Marital Rape: Not a Myth

by Aparna Gupta

Every 6 hours, a young married woman is burnt or beaten to death, or driven to suicide from emotional abuse by her husband. According to the UN Population fund, two-third of the married women in India, aged between 15 and 49 years, have been beaten, raped or forced to provide sex by their husbands. These are not just mere statistics, but each represents a silent sufferer brutalised and caught in the glorified institution of marriage in India. There have been reported cases where women have been forced to have intercourse till their late pregnancies and have been brutally assaulted by their husbands just after delivery of a child. There have also been cases where a husband has transmitted sexually transmitted diseases to the wife leading to vaginal infection through forced sexual intercourse. Despite such horrifying realities the Indian marriage and rape laws continue to remain misogynist and treat wives as the property of husbands. Marital rape is not only legal in our country but it is somehow a taboo to even talk about it.

Section 375 of the Indian Penal Code says that sexual intercourse by a man with his wife who is not less than 15 years old is not considered as rape. The IPC goes further and Section 376B provides for a lesser punishment for the perpetrator for committing a sexual offence if the victim is his wife, living separately, under a decree or otherwise. These provisions under the IPC are not only inhumane and misogynist but also absurd and inconsistent with the other laws in India. Section 375 clearly gives the legal sanction to a man to rape his minor wife, while the age of consent under other laws is 18 years. There exists a grave anomaly as the Indian statute criminalises consensual sex between teenagers but turns a blind eye to the atrocities that are committed against women in the name of marriage every day.

The countrywide protests after the 16 December rape case lead to the amendment of the IPC through the Criminal Laws (Amendments) Act which brought in many progressive changes. However, the Indian parliamentarians abstained from omitting these highly sexist and patriarchal exceptions from the law, despite contrary recommendations by the Justice Verma Committee. The Verma Committee explicitly stated that marital relationship between the perpetrator and the victim should not be considered as a valid defence against the crimes of rape and sexual assault. Therefore it is essential that the Indian law makers and the society at large believe that a rapist remains a rapist regardless of his relationship with the victim.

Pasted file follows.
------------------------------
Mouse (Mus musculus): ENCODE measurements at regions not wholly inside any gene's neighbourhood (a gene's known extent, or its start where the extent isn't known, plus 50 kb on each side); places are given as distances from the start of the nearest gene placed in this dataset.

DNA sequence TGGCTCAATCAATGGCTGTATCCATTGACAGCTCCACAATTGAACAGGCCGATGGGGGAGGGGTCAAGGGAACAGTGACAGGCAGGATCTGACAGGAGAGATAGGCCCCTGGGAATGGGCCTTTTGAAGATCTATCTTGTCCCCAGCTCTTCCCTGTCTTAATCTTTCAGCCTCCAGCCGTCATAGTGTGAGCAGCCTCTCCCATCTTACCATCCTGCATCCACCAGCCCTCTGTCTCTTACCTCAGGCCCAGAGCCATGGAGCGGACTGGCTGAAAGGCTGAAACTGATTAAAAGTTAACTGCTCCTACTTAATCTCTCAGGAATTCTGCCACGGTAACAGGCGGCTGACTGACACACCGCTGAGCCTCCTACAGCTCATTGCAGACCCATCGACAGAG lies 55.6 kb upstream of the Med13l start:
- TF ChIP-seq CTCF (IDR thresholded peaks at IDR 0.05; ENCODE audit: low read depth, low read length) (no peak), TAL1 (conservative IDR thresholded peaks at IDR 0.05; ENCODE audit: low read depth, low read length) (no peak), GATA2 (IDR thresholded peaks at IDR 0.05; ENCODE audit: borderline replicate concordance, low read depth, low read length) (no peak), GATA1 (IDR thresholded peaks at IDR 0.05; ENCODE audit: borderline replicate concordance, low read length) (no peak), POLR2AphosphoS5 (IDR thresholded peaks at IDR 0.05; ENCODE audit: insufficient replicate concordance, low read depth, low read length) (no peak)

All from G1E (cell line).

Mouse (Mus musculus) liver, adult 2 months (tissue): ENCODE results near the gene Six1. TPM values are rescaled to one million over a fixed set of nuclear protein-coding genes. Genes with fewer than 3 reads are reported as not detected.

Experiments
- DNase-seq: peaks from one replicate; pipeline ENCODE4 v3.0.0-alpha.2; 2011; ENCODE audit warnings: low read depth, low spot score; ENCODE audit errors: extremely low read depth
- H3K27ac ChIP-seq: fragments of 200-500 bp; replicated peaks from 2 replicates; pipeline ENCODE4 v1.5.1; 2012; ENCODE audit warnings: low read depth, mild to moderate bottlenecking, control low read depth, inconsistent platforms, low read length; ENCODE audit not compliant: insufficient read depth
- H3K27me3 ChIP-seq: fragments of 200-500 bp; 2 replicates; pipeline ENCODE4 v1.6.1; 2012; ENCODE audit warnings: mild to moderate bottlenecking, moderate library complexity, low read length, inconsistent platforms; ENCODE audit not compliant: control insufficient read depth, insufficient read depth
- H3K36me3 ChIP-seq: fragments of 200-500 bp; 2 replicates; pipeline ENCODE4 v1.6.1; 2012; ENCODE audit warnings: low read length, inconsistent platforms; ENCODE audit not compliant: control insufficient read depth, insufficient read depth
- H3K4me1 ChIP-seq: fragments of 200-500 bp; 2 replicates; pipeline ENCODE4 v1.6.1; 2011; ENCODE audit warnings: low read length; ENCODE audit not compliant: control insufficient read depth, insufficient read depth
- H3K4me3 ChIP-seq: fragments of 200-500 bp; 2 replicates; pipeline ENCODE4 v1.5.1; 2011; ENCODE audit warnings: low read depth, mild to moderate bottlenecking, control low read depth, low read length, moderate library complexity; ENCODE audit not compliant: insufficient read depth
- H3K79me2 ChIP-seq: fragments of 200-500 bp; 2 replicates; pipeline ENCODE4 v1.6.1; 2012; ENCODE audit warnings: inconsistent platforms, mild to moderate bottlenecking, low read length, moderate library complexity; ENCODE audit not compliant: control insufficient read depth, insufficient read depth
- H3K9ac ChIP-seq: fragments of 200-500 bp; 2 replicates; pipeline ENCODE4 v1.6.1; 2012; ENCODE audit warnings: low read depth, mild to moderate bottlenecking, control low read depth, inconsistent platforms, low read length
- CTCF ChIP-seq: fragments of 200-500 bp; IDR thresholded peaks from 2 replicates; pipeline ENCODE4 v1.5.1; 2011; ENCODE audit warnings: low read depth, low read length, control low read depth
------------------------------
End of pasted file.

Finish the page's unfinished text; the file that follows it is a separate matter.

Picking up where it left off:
It was heartening to see that in the budget session this year, both the houses of the parliament spent considerable amount of time in discussing the issues related to gender violence and atrocities against women. However, amongst more than 750 members in both the houses, only one raised the issue of marital rape and the inconsistencies under the IPC. While the growing number of brutal crimes against women has pricked the conscience of the parliamentarians and the people of India, we seem to have passively accepted the crimes committed to them within the confines of their home by their husbands as something normal. This needs to change- the patriarchal mindsets that consider wife to be duty bound to provide sex to her husband; the traditional understanding of a wife’s role as a submissive, docile homemaker. And the taboos that exist around the discussions regarding sexual relationship between a husband and a wife.

Therefore, there is a need to create more awareness regarding the heinous acts of sexual perversity that many wives suffer under the hands of the husbands. No society or culture can exist without change forever. Sometimes the laws of the land undergo transformation in the light of the social change and at other times they become the agents of social change. This is one of the latter times when the country needs a judicial awakening through uprooting the patriarchal sections of the IPC that propagate the archaic notions of marriage and consent.

 

Aparna Gupta is currently a fellow with PRS Legislative Research’s Legislative Assistants to Members of Parliament programme. An engineer by training and student of policy by day, Aparna aspires to work in the domain of Human Rights and Gender Violence.

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